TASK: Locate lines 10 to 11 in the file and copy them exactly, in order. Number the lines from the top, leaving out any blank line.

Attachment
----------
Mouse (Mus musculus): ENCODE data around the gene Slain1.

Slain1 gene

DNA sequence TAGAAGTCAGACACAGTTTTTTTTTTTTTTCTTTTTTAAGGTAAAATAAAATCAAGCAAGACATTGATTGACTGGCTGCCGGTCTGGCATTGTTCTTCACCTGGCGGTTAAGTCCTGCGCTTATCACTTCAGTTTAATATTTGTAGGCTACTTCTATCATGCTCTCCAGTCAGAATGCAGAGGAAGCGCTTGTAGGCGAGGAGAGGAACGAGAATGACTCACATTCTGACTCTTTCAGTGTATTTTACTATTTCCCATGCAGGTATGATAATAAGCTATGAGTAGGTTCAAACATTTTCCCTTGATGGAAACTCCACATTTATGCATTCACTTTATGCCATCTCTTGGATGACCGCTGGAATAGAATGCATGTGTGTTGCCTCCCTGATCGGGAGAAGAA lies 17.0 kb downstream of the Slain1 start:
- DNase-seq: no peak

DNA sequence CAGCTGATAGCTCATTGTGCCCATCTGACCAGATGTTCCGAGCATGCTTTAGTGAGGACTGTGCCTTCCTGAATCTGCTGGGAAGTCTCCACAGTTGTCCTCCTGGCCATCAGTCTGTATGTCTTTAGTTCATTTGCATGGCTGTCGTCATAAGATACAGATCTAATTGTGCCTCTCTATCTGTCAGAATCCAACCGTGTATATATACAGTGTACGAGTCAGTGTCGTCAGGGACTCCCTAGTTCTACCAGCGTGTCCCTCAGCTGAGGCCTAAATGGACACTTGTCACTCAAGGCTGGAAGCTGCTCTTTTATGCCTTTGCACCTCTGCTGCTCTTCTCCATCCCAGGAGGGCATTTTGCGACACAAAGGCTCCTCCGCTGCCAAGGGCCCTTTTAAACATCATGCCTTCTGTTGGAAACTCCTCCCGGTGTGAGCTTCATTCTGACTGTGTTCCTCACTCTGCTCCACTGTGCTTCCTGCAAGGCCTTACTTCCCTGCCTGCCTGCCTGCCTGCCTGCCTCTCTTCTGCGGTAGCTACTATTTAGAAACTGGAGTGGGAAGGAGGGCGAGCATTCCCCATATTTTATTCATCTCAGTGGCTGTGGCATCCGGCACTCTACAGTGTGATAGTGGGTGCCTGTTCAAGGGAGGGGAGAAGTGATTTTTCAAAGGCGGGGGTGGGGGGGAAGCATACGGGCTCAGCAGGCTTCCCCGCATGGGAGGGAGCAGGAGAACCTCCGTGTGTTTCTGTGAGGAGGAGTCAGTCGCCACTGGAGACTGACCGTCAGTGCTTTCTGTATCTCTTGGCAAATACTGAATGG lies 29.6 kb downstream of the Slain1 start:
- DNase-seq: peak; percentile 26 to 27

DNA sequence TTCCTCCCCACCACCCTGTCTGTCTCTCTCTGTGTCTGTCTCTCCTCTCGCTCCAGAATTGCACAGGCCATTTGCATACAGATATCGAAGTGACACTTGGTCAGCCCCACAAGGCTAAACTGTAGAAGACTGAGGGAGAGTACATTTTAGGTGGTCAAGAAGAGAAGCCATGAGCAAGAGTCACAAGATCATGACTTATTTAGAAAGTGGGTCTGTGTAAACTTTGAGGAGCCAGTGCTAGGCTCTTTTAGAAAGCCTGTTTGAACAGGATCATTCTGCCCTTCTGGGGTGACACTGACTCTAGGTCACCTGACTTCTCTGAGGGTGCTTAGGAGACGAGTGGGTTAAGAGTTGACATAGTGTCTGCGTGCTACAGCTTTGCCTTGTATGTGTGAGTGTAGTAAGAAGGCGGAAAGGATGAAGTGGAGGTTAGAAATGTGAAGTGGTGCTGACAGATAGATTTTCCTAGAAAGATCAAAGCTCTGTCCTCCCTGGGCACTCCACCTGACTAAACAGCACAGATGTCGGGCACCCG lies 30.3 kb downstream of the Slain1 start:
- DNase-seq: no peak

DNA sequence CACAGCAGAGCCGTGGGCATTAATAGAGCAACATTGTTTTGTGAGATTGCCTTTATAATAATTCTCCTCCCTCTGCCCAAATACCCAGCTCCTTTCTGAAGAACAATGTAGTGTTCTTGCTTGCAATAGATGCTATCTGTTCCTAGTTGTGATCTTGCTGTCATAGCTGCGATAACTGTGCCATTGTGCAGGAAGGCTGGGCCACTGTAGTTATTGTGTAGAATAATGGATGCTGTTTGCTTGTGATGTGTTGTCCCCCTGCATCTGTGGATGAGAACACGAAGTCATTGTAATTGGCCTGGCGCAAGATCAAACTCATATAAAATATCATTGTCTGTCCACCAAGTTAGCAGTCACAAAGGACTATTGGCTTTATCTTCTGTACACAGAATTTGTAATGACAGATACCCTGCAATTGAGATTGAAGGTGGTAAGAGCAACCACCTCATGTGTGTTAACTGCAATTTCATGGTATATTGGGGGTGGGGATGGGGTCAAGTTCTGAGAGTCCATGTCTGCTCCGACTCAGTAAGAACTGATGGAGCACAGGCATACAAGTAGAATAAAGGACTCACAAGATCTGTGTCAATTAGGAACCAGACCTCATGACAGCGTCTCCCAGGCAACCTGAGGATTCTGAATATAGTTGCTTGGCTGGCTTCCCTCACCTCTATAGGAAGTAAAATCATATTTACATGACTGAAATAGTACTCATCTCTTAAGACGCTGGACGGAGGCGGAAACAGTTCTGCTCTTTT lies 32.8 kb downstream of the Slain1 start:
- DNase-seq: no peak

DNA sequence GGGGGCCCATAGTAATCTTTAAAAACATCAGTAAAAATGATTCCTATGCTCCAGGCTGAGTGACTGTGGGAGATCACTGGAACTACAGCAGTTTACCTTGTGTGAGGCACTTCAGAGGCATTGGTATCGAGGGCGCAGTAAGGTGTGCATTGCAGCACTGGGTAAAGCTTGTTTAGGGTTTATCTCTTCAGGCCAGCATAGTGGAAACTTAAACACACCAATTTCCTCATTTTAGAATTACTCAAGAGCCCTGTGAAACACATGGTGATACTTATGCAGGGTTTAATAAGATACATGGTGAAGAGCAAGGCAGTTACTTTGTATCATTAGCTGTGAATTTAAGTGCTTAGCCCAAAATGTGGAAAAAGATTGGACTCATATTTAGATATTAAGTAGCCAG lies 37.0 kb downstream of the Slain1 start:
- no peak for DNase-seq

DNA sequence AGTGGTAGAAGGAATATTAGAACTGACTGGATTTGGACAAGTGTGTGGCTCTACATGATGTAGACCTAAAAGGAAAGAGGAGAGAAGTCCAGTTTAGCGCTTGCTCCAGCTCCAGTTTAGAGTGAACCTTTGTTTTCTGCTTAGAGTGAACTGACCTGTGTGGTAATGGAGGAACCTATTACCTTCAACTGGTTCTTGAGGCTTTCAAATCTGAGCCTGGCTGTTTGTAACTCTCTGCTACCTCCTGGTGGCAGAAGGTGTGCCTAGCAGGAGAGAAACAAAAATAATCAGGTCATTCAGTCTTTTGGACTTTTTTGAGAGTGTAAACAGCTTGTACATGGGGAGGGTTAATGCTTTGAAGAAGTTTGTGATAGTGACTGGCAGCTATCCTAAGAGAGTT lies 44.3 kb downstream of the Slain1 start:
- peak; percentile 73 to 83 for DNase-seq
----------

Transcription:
- DNase-seq: no peak

DNA sequence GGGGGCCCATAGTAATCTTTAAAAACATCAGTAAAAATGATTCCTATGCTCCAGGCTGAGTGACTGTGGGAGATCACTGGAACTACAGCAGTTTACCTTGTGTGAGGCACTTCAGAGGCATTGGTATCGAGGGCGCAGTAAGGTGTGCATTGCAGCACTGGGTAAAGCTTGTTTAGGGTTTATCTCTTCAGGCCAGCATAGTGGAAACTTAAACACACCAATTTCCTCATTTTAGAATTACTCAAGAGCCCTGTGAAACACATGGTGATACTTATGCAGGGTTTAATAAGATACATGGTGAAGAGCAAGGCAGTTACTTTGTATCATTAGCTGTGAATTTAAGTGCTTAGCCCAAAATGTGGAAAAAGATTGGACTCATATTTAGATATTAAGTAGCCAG lies 37.0 kb downstream of the Slain1 start: